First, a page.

Laura Elizabeth Ingalls Wilder + The Towns of Yesteryear

Laura Ingalls Wilder was born on  February 7, 1867 in Pepin County, Wisconsin. I read her  Little House in the Big Woods series over and over and over as a little girl. The books told the real-life story of Laura’s childhood. I loved the story of this little girl. Like me, she only had sisters; like me, the family kept moving every few years. Unlike me, Laura and her family were pioneers and settlers in the 1800s.
In her honor I am reprinting a post I wrote about visiting the working open air museum of Old Sturbridge Village. – Jadi


Town common
Town Common

We visited Massachusett’s Old Sturbridge Village in the fall, the perfect time to enjoy this open air museum.



Freeman Farm Sturbridge, Massachusetts, c. 18081725
Freeman Farm
Originally from Sturbridge, Massachusetts, c. 1808

The costumed employees and volunteers at Old Sturbridge harvest the land as the earlier settlers would have.



Apples, pumpkins and squash had been carefully collected, sometimes in unexpected free spaces. The settlers needed a dry area away from weather and animals, and floor space was a great (and, one hopes, temporary) storage spot.


Crops needed to be gathered while other jobs still had to be performed.

Printing Office Worcester, Massachusetts, c. 1780
Printing Office
Originally from Worcester, Massachusetts, c. 1780

Men and boys set type and did the printing, while women stiched and bound books. Country printers also brought out pamphlets, broadsides, sermons, legal forms, advertisements, and public notices.

Vermont Covered Bridge Dummerston, Vermont, c. 1870
Vermont Covered Bridge
Originally from Dummerston, Vermont, c. 1870

This bridge, one of the 12 remaining in Massachusetts, was saved from demolition to make way for a new highway in 1951. Fewer than 200 covered bridges still stand in New England.

Blacksmith Shop Bolton, Massachusetts, c. 1810
Blacksmith Shop
Originally from Bolton, Massachusetts, c. 1810

Along with shoeing horses and making nails, the village blacksmith (often a town had more than one) produced items of metal needed for everyday life.


The Fenno House is Sturbridge’s oldest building.

Fenno House Canton, Massachusettts, c. 1725
Fenno House
Originally from Canton, Massachusettts, c. 1725

Artisans on the Old Sturbridge Village grounds make traditional products in the old way. Many are available for sale in the gift shop. [1]




Old Sturbridge Village was born from the collective vision of a family. The three Wells brothers, Albert B., Joel Cheney, and Channing M. purchased David Wight’s farm with the vision of showing their collection in the context of a working village. The living museum received its first visitors on June 8, 1946. To date more than 21 million adults and children have visited the Village, and 250,000 people visit every year.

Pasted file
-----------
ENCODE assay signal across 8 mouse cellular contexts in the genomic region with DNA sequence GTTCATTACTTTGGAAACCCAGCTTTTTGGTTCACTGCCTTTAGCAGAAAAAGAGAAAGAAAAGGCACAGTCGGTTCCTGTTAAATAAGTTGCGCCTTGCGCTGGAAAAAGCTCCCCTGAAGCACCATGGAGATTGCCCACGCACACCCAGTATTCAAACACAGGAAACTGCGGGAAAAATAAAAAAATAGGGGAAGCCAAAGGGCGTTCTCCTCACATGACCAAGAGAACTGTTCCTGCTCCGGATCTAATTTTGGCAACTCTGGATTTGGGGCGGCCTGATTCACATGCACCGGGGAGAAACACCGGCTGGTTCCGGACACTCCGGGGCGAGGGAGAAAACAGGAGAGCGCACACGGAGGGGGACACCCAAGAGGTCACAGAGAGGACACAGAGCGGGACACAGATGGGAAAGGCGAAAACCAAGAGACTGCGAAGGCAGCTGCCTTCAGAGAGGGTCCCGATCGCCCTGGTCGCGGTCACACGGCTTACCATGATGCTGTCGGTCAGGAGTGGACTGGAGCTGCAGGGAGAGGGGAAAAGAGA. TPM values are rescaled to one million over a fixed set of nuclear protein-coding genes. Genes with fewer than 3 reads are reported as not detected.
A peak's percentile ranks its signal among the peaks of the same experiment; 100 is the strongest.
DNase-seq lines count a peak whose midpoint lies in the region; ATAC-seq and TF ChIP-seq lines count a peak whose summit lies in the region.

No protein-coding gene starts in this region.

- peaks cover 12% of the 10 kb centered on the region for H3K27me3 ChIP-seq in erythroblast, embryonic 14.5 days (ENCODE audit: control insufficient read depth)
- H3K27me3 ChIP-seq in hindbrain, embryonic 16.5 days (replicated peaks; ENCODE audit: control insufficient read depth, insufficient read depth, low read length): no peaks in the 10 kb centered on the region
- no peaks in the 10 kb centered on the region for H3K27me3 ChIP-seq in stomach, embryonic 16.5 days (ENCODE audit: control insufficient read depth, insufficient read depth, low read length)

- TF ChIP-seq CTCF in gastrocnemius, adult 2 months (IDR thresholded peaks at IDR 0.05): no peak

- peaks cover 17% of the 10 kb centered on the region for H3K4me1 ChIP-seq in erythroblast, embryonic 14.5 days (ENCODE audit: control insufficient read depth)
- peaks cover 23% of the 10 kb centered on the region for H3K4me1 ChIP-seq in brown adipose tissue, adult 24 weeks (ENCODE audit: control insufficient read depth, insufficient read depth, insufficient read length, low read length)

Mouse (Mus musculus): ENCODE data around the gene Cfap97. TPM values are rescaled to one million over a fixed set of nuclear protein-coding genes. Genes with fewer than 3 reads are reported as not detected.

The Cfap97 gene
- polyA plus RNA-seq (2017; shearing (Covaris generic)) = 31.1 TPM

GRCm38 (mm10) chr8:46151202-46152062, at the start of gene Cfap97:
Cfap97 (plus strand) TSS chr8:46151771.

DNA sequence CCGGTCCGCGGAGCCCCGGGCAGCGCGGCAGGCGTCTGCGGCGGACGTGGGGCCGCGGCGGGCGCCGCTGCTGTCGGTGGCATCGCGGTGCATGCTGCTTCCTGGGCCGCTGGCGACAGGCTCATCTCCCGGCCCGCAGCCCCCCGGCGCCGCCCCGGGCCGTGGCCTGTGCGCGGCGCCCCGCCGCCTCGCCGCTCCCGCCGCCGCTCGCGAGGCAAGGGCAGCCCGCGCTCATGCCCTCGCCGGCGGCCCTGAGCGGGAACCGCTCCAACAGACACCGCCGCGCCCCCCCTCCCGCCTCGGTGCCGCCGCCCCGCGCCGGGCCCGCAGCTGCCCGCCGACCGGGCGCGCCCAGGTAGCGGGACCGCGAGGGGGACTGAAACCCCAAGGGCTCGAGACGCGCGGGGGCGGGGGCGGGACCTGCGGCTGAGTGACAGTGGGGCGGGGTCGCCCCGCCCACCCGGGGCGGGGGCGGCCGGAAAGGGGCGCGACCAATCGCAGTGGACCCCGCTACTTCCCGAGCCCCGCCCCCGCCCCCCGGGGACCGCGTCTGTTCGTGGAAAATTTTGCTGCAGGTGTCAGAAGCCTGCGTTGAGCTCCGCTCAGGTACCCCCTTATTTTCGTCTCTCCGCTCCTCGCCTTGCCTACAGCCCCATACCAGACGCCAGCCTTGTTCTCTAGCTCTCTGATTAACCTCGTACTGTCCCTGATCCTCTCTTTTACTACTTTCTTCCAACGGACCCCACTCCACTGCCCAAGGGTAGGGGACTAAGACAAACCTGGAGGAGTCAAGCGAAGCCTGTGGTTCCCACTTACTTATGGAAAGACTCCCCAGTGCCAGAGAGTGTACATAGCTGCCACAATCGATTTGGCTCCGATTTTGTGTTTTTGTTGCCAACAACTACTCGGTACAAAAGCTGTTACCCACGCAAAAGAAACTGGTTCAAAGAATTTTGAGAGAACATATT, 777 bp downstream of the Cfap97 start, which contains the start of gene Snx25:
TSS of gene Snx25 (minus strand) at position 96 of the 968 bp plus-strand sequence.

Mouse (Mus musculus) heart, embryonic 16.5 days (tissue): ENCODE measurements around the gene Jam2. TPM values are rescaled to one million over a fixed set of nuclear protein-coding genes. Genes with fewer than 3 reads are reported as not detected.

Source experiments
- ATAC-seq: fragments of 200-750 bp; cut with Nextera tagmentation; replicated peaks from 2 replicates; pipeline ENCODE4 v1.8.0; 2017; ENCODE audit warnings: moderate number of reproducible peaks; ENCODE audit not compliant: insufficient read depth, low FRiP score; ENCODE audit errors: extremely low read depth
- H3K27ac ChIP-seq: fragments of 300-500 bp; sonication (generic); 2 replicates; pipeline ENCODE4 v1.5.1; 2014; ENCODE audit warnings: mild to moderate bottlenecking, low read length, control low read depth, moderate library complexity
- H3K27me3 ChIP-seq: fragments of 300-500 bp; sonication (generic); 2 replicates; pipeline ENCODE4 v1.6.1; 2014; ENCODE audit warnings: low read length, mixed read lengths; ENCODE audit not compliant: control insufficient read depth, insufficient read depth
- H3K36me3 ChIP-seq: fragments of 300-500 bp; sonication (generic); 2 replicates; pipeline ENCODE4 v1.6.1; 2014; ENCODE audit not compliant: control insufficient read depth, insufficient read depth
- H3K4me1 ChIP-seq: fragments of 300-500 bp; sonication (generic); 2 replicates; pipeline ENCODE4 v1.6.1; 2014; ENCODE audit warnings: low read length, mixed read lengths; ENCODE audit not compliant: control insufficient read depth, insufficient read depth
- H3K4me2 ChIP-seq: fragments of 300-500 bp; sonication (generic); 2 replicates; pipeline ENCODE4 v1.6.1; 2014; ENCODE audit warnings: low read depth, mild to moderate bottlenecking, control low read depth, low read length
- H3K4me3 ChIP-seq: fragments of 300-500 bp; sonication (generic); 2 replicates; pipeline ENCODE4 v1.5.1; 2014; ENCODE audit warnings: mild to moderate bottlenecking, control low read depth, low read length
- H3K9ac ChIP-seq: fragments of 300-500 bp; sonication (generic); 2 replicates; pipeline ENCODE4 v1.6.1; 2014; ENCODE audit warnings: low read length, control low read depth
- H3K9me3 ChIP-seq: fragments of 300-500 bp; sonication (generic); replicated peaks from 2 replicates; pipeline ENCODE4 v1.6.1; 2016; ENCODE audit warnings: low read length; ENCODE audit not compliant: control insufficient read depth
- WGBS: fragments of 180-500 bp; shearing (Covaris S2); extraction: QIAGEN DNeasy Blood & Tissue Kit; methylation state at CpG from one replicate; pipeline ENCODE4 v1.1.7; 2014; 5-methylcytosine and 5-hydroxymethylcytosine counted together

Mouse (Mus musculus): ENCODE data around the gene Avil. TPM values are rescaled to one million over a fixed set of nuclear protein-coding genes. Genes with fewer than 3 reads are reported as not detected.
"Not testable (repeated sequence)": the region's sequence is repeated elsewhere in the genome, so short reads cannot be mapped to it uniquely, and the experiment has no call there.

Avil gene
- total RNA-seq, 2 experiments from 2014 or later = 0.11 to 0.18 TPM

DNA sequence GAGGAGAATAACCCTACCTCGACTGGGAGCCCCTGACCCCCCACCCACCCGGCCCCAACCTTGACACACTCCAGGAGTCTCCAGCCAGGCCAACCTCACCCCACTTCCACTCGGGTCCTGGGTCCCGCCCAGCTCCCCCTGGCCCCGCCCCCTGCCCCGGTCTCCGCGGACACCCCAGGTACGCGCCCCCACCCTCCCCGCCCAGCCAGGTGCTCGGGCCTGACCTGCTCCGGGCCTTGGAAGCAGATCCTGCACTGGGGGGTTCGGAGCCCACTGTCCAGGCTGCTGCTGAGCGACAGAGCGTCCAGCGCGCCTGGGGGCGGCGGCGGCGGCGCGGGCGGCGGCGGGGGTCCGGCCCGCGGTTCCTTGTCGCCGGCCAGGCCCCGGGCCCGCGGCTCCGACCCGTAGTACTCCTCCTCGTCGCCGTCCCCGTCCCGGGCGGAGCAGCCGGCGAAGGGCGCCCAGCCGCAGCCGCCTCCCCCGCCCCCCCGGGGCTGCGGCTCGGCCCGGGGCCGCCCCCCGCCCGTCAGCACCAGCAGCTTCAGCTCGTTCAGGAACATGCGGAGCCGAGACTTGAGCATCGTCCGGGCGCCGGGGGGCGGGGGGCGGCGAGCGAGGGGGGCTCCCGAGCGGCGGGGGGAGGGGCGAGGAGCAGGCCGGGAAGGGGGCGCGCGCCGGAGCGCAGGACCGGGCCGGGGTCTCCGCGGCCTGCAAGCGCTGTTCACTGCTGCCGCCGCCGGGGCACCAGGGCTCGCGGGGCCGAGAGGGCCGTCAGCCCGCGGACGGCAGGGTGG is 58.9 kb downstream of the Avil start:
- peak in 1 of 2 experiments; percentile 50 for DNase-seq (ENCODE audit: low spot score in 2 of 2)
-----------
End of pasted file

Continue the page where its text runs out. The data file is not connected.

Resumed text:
Churning butter
And his beard’s real, too!
Anyone care for a johnnycake?
Johnnycake, anyone?

In memory of Laura Ingalls Wilder, February 7, 1867 – February 10, 1957

NOTES: [1] The ruby red glass flask I purchased there winks at me from the window as I write this. Old Sturbridge Village is also a Site of Conscience © Jadi Campbell 2015. Previously published as New England’s Old Sturbridge Village, Part 2. More of Uwe’s pictures from New England and his photography may be viewed at

My books are Broken In: A Novel in Stories, Tsunami Cowboys, Grounded, and The Trail Back Out

Broken In: A Novel in Stories was  semifinalist for the international 2020 Hawk Mountain Short Story Collection Award and Finalist for Greece’s 2021 Eyelands Book of the Year Award (Short Stories). Tsunami Cowboys was longlisted for the 2019 ScreenCraft Cinematic Book Award. The Trail Back Out was American Book Fest 2020 Best Book Award Finalist: Fiction Anthologies, Runner-Up for the 2021 Top Shelf Award, 2021 IAN Book of the Year Award Short Story Collection Finalist, and awarded a 2021 Wishing Shelf Red Ribbon. The title story The Trail Back Out was longlisted for the 2021 ScreenCraft Cinematic Short Story Award.

Click here for my author page to learn more about me and purchase my books.

6 thoughts on “Laura Elizabeth Ingalls Wilder + The Towns of Yesteryear”

    1. Thanks Kim! My family used to visit Old Sturbridge Village when I was a kid. It was really fun to take my husband there. He’s responsible for the great pictures.

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